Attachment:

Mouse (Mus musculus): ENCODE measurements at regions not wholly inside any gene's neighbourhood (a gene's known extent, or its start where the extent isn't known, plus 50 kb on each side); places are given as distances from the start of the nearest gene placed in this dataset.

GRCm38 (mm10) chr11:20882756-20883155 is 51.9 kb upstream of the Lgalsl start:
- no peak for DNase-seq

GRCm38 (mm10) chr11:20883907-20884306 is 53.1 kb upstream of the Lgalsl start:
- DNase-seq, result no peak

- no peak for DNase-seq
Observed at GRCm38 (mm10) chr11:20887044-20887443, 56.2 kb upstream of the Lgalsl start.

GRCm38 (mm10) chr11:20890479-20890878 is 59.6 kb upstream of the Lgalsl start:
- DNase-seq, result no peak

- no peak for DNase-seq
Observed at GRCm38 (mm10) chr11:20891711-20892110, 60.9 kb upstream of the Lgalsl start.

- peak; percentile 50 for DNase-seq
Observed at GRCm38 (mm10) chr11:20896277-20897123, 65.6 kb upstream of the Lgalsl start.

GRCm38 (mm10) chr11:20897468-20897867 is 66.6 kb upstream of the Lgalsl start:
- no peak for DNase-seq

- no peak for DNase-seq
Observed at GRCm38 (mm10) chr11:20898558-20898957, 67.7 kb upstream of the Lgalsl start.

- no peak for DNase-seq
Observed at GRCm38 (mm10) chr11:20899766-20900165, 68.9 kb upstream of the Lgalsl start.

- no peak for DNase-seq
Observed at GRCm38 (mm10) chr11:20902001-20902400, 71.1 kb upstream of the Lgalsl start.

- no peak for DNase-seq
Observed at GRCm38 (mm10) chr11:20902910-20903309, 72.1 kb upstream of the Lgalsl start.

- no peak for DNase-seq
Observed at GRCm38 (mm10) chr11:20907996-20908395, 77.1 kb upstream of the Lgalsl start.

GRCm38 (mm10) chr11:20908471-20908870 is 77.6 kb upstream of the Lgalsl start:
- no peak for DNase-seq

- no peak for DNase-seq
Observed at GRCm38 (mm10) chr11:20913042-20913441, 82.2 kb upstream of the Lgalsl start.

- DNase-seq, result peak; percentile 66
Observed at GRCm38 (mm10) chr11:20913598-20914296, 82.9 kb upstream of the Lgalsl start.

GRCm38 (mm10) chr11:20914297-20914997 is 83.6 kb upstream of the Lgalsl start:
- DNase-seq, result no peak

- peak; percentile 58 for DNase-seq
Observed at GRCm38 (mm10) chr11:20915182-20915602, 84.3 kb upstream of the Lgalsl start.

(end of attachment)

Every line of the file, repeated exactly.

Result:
Mouse (Mus musculus): ENCODE measurements at regions not wholly inside any gene's neighbourhood (a gene's known extent, or its start where the extent isn't known, plus 50 kb on each side); places are given as distances from the start of the nearest gene placed in this dataset.

GRCm38 (mm10) chr11:20882756-20883155 is 51.9 kb upstream of the Lgalsl start:
- no peak for DNase-seq

GRCm38 (mm10) chr11:20883907-20884306 is 53.1 kb upstream of the Lgalsl start:
- DNase-seq, result no peak

- no peak for DNase-seq
Observed at GRCm38 (mm10) chr11:20887044-20887443, 56.2 kb upstream of the Lgalsl start.

GRCm38 (mm10) chr11:20890479-20890878 is 59.6 kb upstream of the Lgalsl start:
- DNase-seq, result no peak

- no peak for DNase-seq
Observed at GRCm38 (mm10) chr11:20891711-20892110, 60.9 kb upstream of the Lgalsl start.

- peak; percentile 50 for DNase-seq
Observed at GRCm38 (mm10) chr11:20896277-20897123, 65.6 kb upstream of the Lgalsl start.

GRCm38 (mm10) chr11:20897468-20897867 is 66.6 kb upstream of the Lgalsl start:
- no peak for DNase-seq

- no peak for DNase-seq
Observed at GRCm38 (mm10) chr11:20898558-20898957, 67.7 kb upstream of the Lgalsl start.

- no peak for DNase-seq
Observed at GRCm38 (mm10) chr11:20899766-20900165, 68.9 kb upstream of the Lgalsl start.

- no peak for DNase-seq
Observed at GRCm38 (mm10) chr11:20902001-20902400, 71.1 kb upstream of the Lgalsl start.

- no peak for DNase-seq
Observed at GRCm38 (mm10) chr11:20902910-20903309, 72.1 kb upstream of the Lgalsl start.

- no peak for DNase-seq
Observed at GRCm38 (mm10) chr11:20907996-20908395, 77.1 kb upstream of the Lgalsl start.

GRCm38 (mm10) chr11:20908471-20908870 is 77.6 kb upstream of the Lgalsl start:
- no peak for DNase-seq

- no peak for DNase-seq
Observed at GRCm38 (mm10) chr11:20913042-20913441, 82.2 kb upstream of the Lgalsl start.

- DNase-seq, result peak; percentile 66
Observed at GRCm38 (mm10) chr11:20913598-20914296, 82.9 kb upstream of the Lgalsl start.

GRCm38 (mm10) chr11:20914297-20914997 is 83.6 kb upstream of the Lgalsl start:
- DNase-seq, result no peak

- peak; percentile 58 for DNase-seq
Observed at GRCm38 (mm10) chr11:20915182-20915602, 84.3 kb upstream of the Lgalsl start.